Giving lessons on being a giver


Even students in need can be generous – this is just one of the life lessons Ms Norasiken Bte Mohd Noor imparts through her form classes and activities for students on financial assistance at Haig Girls’ School. The Malay Language teacher shares how feeling gratitude as a young student has motivated her to build healthy values and esteem in her students.

By Norasiken Binte Mohamed Noor, Haig Girls’ School, Outstanding Youth in Education Award 2022 Recipient


Tell us a story that captures the kind of teacher you are.

I was 10 years old and waiting in line at an event hall in Downtown East. I had my Primary 5 book list and was going to pick up used textbooks for free; this was one of the provisions for students on the Financial Assistance Scheme (FAS), which helps families who need financial help. Like all my past textbooks, some of the books were scrawled on with drawings, and the spaces for answers were already filled. I remember consoling myself that at least the plastic covers on the books kept them in relatively good condition.

Years later, when I was posted to Haig Girls’ School as a beginning teacher, I asked to join the FAS committee because I wanted to do my part for students who came from a similar background as I did. 
If there is one child who lacks hope, that is one too many. This became my motivation: to ensure that my students can realise their worth and fullest potential. So, my colleagues and I initiated Project P.A.C.E. (Pupils Are Committed to Excel). Through this project, we organised motivational talks, financial literacy programmes and mentoring programmes for FAS students.

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Guiding student members of Project P.A.C.E. to pack snack packs for their peers.

 

“If there is one child who lacks hope, that is one child too many.”

 

Describe a teaching method or tool you have found effective.

Chatter and buzz were the norm in classrooms in pre-Covid days. While the pandemic made it difficult to create opportunities for group work and discussions, I wanted to ensure that students still interacted with their peers even if it was remotely. 
Hence, I started exploring the use of digital collaborative tools such as Google Docs, which my students picked up really quickly. With these tools, I dare say they ended up collaborating more than they used to during face-to-face classroom time!
As they collaborated on tasks assigned to them, they were able to look at one another’s work and give feedback on the spot. During a composition-writing exercise, for example, I divided them into groups of four and they brainstormed in breakout rooms in Zoom. After that, they could compose their essays as a group on Google Docs. The end result was more imaginative and creative than their individual efforts.
The whole process has helped me create a culture of sharing in my classroom as my students learnt what it means to share constructive feedback and to take criticism. It was also fulfilling to role model to my students that they, like me, could overcome challenges to their competencies no matter where they are and the circumstances they are in.

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Sharing constructive feedback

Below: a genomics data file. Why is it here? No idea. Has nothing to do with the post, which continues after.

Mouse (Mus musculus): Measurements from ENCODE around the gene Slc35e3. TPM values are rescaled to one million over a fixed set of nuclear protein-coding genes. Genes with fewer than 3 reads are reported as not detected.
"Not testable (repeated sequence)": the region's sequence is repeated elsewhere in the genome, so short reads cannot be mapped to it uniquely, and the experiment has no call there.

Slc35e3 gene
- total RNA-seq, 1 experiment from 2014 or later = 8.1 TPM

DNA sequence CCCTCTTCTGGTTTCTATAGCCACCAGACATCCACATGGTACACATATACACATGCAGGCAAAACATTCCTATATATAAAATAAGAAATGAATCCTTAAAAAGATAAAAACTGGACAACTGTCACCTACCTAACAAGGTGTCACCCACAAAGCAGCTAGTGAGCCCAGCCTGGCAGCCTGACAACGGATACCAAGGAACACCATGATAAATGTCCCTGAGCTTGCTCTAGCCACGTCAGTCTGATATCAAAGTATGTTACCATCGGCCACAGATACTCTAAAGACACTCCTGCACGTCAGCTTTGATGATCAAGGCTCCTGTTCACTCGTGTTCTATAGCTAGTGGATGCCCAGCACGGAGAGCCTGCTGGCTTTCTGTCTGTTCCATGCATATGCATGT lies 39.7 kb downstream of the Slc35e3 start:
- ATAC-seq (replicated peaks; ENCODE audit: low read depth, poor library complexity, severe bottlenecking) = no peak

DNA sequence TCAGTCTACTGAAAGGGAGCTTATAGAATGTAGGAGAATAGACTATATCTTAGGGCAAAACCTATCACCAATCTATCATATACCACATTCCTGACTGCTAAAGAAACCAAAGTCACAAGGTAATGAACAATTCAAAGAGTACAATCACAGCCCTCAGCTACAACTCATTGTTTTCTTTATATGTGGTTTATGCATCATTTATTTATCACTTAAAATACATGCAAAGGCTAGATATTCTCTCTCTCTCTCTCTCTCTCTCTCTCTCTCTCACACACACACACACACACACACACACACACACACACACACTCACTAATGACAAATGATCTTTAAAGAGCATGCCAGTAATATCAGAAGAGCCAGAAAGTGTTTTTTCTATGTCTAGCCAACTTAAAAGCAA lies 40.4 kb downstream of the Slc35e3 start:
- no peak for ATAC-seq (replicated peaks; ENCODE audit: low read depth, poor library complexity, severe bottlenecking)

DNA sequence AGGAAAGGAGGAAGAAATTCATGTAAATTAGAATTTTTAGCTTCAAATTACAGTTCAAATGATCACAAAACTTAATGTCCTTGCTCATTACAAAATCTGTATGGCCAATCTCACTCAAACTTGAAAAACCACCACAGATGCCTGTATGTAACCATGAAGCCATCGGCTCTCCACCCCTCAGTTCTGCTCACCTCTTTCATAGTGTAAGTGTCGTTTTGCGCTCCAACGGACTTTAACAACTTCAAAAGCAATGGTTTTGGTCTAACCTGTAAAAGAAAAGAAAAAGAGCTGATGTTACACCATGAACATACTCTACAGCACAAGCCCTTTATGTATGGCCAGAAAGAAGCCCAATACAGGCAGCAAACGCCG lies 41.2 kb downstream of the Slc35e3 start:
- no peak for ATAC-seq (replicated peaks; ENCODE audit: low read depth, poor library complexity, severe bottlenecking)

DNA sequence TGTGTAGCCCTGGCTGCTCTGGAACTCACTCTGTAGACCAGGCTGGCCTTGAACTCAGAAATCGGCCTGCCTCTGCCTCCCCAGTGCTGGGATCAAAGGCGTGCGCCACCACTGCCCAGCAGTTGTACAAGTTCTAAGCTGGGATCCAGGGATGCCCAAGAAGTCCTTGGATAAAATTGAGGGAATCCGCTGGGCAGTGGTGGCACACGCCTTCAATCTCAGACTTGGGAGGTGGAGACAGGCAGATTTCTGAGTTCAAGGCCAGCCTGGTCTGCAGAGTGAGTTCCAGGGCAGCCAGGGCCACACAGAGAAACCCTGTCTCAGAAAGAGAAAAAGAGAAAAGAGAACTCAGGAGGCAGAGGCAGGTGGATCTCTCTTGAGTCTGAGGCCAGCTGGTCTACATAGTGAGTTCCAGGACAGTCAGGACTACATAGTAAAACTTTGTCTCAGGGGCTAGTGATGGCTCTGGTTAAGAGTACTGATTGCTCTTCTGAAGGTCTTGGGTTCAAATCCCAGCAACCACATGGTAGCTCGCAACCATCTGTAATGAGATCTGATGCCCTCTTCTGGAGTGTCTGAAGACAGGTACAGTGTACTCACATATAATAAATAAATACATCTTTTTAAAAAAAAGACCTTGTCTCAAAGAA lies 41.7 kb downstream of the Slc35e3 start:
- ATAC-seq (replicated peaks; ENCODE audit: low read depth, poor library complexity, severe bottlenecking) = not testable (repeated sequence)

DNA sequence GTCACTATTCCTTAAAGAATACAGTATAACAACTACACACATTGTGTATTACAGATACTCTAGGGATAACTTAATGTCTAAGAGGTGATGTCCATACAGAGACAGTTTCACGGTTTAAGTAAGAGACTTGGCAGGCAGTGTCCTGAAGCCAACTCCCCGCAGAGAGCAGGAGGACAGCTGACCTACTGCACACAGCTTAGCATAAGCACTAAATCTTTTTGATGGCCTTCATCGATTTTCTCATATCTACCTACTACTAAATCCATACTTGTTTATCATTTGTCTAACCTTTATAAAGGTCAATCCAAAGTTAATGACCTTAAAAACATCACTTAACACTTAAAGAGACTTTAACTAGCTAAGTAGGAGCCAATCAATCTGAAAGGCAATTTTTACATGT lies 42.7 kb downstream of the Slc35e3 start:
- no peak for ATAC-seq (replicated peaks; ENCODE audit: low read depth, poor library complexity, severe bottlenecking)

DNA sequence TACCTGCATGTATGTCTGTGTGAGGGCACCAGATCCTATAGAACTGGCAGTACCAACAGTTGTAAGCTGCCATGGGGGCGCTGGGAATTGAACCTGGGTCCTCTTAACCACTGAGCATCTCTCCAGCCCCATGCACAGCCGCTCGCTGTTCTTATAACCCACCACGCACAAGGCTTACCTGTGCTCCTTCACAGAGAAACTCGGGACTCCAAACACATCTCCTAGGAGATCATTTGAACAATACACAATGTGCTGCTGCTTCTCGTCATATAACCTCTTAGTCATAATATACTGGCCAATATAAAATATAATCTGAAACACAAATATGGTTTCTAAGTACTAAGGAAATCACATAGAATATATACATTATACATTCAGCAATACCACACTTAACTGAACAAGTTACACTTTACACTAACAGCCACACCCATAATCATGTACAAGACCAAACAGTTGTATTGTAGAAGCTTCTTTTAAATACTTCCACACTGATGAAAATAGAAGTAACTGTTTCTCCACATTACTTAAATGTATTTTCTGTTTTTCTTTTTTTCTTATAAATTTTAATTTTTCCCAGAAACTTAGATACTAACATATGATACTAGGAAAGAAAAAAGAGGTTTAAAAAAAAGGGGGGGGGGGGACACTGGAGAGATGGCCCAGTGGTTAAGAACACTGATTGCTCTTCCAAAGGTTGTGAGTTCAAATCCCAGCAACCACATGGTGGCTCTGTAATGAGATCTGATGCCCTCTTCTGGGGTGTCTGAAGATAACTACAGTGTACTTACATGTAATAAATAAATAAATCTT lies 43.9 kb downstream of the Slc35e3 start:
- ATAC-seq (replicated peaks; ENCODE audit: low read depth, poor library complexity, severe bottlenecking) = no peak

Which school project or initiative are you especially proud of?

“It is the values that you have in you that will truly shape who you’ll become.”

These are wise words from a dear teacher of mine, Dr Nor Hanisah Saphari from Catholic Junior College, and I share these words often with my students. Inculcating values is of utmost importance to me as an educator, a passion I share with Dr Nor Hanisah. She had researched on the use of children’s literature to inculcate values in students. When she initiated the idea to develop Project NITRA – short for Nilai dalam Sastera – which translates to “values in literature”, I jumped at the opportunity! Together with the Malay language teachers from Raffles Institution and Woodgrove Secondary School, we piloted this project. The collaboration between these schools was deliberate, to widen the reach and perspectives gained through the project.

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Leveraging on literature to inculcate values

 

For this project, one or two students were chosen to represent their schools and share with the other student representatives about the values they had gleaned from a children’s folktale of their choice. For my school, our two Rakan Bahasa, or Malay Language Ambassadors, chose to share about Mat Jenin, a fictional character who loved to daydream. The tale revolves around the idea of working towards your goals and not only dreaming about it.

Through the sharing, my students were exposed to public presentation skills as they shared their reflections with the older students, while the latter gained confidence as role models and senior presenters. The collaboration also broadened my students’ perspectives on how traditional literature can still be relevant to their lives today, and how they can apply the values that are captured within.

 

“The collaboration also broadened my students’ perspectives on how traditional literature can still be relevant to their lives today, and how they can apply the values that are captured within.”

 

Following a successful run in 2021, we are looking to expand Project NITRA to more schools in 2022, with the hope that the values our students learn from literature texts can guide them through life.



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